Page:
In the motor speed control, the speed does not suddenly change as the armature current of the motor because of the presence of the inertia of the motor itself and the load thereof. Accordingly, a value predicted by extrapolation from a preceding sampled value and a present sampled value is sufficiently practical within one sampling period. When, using this value, a predictive value for 10 ms is calculated to be outputted to the current control system, the sampling pitch of the current control system and that of the speed control system come into agreement, and equivalently the response of the speed control system can be enhanced up to a level equal to that of the current control system. This does not mean that the speed control system is equalized to the current control system in response. The present invention intends that the response limit of the speed control system is capable of being raised up to 50-100 rad/sec, whereby a response of 30 rad/sec required of the system can be attained. Of course, this operating processing needs to be very simple as indicated below unlike the normal operating processing of the speed control system, so as not to take any additional processing time.

In an embodiment of the present invention, the step of a predictive operation control shown in FIG. 7 is added in the form of the function generator 103 of the major loop speed control system of FIG. 6 explained before, values in the sampling pitch of the speed control are calculated in conformity with the sampling pitches of the current control and outputted as current commands, whereby the equivalent response of the speed control system is raised.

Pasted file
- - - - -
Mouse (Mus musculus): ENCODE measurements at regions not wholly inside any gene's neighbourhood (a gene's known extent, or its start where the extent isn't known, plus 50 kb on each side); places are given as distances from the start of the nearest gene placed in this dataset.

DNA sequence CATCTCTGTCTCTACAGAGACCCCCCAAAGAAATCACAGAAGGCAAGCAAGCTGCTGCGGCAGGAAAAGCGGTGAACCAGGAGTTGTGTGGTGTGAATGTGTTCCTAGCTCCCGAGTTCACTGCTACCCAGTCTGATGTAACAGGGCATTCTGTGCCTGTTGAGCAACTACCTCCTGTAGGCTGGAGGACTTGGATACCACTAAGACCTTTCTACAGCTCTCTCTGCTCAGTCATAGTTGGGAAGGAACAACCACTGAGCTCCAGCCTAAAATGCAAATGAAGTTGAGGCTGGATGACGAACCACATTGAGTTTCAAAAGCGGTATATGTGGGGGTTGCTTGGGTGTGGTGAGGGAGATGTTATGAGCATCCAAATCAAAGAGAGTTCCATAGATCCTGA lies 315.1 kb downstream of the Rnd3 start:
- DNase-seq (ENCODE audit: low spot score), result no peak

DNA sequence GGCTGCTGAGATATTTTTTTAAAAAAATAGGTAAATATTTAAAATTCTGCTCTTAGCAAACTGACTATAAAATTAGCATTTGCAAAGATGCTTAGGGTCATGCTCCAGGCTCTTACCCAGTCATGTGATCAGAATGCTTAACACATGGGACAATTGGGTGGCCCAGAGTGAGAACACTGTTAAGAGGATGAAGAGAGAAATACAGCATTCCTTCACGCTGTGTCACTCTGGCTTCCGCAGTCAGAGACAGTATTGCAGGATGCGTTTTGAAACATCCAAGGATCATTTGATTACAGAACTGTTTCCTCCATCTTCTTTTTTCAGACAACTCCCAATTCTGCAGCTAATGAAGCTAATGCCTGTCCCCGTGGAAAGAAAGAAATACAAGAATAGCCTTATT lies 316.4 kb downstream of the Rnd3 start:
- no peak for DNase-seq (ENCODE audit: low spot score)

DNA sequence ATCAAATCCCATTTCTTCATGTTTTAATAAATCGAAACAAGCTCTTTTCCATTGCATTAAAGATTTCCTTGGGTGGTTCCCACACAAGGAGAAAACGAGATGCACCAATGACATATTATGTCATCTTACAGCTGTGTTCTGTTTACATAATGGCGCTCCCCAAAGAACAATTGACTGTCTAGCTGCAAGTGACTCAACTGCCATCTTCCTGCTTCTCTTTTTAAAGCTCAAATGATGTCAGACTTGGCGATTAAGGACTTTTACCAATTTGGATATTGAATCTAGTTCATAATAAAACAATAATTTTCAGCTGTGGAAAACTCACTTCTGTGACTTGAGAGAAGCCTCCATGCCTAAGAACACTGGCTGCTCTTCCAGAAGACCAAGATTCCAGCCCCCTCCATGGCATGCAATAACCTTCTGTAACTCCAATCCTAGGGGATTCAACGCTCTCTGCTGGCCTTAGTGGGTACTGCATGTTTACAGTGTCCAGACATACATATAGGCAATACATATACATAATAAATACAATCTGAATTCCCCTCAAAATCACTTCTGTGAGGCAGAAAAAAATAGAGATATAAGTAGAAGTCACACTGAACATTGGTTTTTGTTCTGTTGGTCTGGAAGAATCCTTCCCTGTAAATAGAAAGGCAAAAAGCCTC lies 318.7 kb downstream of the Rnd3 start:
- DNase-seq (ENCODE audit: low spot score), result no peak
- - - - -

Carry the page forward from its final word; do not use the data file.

FIG. 7A indicates the calculation of the speed control system (ASR system) forming the major loop of the control, and FIG. 7B that of the current control system (ACR system) forming the minor loop of the control. Since the ordinary control system secures the stability of the major loop by raising the response of the minor loop, the sampling pitch T1 of the ASR system is selected to be several times longer than the sampling pitch T2 of the ACR system. That is, several sampling control calculations of the minor loop are executed during one sampling control calculation of the major loop. This signifies that, as to the control calculations resorting to the digital computer, the ACR system of the minor loop is higher than the ASR system of the major loop in the level of the control calculation. Thus, even in the course of the execution of the control calculation of the major loop, when a time for the sampling control calculation of the minor loop has come, the control calculation of the major loop being executed is temporarily ceased, and the interrupting control calculation of the minor loop is completely executed, whereupon the control calculation of the major loop is started and executed again. This relationship is shown in FIG. 7C in the form of a time chart. As shown in FIG. 7A, however, the control calculation is performed in the major loop, the ASR system every fixed sampling time T1 in such a manner that a speed command and an actual speed are loaded at a step 102 on the basis of calculation indication 101 of the ASR system, and that the control calculation is performed on the basis of the deviation between the speed directive signal Nc (n) and the detected speed signal Nf (n) at a step 102, the result of this calculation being the current command of the ACR system of the minor loop in FIG. 7B. At a step 104, protective alarm for the ASR system is outputted from 105. On the other hand, the minor loop ACR system reads out the current command at a step 107 by the calculation directive signal of 106, and detects current from the AC-DC convertor 9. At a step 108, the ignition angle calculation for the thyristors 3 is taken place on the basis of the detected value of the armature current of the motor 4. At a step 109, protective alarm for the ACR system is outputted from 110. In the ACR system (FIG. 7B) of the minor loop, the control calculation is performed at every sampling pitch T2 which is shorter than sampling pitch T1 for the ASR system, and a current command value indicated in a block 107 is the control calculation result outputted from the ASR system (FIG. 7A). That is, while a plurality of control calculations of the minor loop are executed, only one control calculation of the major loop is carried out. As a result, the command value for the control of the minor loop remains constant in the meantime. Although the sampling pitches of the minor loop and the major loop can really be equalized by employing a faster computer or a plurality of computers, the situation of the operation described above is the result of trade-off arising from the processing speed of the actual microcomputer and economical restriction.